A quick, intermediary post to follow up on the last, tying together some quotes and some more stats.
According to a spokesman for Blair, the scheme is about "getting a step ahead of the criminal or the terrorist." Practive vs Theory aside, the Times seems to dispute this, claiming that ministers will sell it on fraud, not terror aspects. The article also offers a glimpse of hope:
"The Home Secretary was also reported to be considering strengthening the powers of an ID card commissioner to oversee the scheme. He may also bring in measures to further limit government agencies’ access to the [register]" - both a move in the right direction, at least, if they were to come to pass.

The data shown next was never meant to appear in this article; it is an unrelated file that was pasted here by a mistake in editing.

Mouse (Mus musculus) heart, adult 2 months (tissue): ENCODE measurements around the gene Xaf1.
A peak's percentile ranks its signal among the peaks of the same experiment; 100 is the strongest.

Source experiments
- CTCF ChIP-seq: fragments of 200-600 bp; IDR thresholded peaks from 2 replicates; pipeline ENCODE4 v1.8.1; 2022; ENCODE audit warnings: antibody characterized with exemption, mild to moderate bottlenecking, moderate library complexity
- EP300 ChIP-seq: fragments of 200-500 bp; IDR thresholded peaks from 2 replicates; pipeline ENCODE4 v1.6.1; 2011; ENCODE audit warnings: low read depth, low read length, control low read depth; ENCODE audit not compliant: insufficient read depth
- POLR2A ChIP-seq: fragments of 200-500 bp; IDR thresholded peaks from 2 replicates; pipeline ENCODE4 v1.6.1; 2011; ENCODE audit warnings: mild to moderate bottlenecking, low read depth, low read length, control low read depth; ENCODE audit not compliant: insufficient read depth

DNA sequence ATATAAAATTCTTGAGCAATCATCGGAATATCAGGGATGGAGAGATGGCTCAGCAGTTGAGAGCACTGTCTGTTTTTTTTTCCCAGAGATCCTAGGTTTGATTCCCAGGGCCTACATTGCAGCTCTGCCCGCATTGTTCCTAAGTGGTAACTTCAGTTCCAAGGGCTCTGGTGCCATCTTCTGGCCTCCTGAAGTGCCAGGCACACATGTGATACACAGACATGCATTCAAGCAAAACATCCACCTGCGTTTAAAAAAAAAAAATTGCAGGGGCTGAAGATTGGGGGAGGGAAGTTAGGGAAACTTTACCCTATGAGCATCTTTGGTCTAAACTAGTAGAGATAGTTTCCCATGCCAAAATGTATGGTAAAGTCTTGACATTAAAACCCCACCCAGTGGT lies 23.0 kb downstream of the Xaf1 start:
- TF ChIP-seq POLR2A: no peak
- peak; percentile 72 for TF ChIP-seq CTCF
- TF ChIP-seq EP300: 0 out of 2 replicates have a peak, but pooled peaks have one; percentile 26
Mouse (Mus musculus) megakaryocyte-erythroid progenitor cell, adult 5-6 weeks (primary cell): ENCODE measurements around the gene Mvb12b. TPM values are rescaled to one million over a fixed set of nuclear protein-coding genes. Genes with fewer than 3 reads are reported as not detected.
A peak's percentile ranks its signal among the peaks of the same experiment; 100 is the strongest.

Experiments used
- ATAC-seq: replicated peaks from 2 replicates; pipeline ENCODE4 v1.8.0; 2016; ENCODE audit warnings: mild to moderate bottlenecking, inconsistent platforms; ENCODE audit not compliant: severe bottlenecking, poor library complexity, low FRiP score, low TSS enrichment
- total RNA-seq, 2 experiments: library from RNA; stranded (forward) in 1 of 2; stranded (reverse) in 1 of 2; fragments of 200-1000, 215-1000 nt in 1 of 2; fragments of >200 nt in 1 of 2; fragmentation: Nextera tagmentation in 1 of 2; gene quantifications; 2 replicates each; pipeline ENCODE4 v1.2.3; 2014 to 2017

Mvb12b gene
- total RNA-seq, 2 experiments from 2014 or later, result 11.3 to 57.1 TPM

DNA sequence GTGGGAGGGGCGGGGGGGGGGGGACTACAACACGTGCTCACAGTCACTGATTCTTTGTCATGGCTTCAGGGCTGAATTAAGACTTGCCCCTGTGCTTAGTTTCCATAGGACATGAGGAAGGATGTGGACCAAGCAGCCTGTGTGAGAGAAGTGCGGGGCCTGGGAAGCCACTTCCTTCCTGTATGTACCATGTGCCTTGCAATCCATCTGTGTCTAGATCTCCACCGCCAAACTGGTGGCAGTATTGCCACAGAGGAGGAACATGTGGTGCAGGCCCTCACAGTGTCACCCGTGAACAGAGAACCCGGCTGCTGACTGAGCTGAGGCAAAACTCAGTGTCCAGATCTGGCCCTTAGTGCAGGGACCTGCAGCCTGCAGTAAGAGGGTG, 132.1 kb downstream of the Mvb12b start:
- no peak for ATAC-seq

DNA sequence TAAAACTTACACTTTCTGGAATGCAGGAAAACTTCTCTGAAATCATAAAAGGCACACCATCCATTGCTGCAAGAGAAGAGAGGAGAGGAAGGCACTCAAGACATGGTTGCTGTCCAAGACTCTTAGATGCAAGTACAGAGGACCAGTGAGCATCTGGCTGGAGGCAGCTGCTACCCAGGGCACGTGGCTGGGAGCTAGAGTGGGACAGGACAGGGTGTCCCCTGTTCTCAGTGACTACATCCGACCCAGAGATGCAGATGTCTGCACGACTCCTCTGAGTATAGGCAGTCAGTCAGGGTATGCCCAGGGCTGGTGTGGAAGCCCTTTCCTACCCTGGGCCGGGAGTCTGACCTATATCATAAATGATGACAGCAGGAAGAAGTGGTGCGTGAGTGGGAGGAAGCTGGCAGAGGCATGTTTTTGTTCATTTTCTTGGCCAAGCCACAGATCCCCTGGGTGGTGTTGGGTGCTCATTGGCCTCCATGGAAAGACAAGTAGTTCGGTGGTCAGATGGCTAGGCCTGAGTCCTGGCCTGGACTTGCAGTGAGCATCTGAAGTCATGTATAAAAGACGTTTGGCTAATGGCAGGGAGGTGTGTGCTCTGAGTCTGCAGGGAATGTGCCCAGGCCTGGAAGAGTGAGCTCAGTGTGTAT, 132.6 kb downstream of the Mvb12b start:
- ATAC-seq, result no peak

In terms of stats, the Times article notes that... "A survey of 1,000 people yesterday revealed that the plans were backed by five out of 10 people as the best way to combat ID fraud. A MORI poll in April put the figure at 80 per cent in favour." - slightly more up to date than the December poll.
My favourite quote comes from a Computer Weekly article touching on the gulf between ID Cards and preventing telephone/on-line fraud. George Platt, general manager of the company commissioning the survey, said "The reality is the public has no idea."
Oh, and lastly on a sidenote... eh?